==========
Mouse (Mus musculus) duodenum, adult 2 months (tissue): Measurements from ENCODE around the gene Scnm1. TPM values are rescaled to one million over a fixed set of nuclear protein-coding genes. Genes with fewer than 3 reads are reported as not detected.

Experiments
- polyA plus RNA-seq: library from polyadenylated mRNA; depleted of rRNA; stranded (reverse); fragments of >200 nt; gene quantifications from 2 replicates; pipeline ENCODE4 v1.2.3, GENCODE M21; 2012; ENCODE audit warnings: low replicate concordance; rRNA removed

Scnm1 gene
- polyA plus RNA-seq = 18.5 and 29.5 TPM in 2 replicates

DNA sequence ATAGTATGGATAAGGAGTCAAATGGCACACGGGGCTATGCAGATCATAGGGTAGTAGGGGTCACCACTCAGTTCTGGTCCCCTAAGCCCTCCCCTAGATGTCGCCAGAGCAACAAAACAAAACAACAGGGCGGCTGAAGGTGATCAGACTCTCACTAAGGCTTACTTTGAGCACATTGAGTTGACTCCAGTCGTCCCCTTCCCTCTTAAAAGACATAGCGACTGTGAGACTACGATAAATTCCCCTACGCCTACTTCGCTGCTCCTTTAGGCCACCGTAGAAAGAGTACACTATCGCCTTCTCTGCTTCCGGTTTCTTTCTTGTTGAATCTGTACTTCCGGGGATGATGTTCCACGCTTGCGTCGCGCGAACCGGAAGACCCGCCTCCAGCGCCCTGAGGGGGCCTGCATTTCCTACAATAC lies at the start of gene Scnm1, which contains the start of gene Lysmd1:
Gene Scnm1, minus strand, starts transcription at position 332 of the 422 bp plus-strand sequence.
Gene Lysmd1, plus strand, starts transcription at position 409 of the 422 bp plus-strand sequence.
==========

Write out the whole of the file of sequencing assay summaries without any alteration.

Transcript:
Mouse (Mus musculus) duodenum, adult 2 months (tissue): Measurements from ENCODE around the gene Scnm1. TPM values are rescaled to one million over a fixed set of nuclear protein-coding genes. Genes with fewer than 3 reads are reported as not detected.

Experiments
- polyA plus RNA-seq: library from polyadenylated mRNA; depleted of rRNA; stranded (reverse); fragments of >200 nt; gene quantifications from 2 replicates; pipeline ENCODE4 v1.2.3, GENCODE M21; 2012; ENCODE audit warnings: low replicate concordance; rRNA removed

Scnm1 gene
- polyA plus RNA-seq = 18.5 and 29.5 TPM in 2 replicates

DNA sequence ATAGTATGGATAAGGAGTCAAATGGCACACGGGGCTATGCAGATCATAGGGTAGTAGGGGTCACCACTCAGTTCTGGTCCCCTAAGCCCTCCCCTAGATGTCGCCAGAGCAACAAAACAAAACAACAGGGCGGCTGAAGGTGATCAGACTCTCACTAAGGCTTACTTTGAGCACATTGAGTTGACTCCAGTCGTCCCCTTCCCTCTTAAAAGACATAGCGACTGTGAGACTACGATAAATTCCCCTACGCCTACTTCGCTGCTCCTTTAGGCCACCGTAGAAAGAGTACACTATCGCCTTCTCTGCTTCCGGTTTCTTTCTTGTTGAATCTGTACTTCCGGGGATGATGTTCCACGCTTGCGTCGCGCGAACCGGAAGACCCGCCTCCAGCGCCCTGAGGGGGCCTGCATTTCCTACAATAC lies at the start of gene Scnm1, which contains the start of gene Lysmd1:
Gene Scnm1, minus strand, starts transcription at position 332 of the 422 bp plus-strand sequence.
Gene Lysmd1, plus strand, starts transcription at position 409 of the 422 bp plus-strand sequence.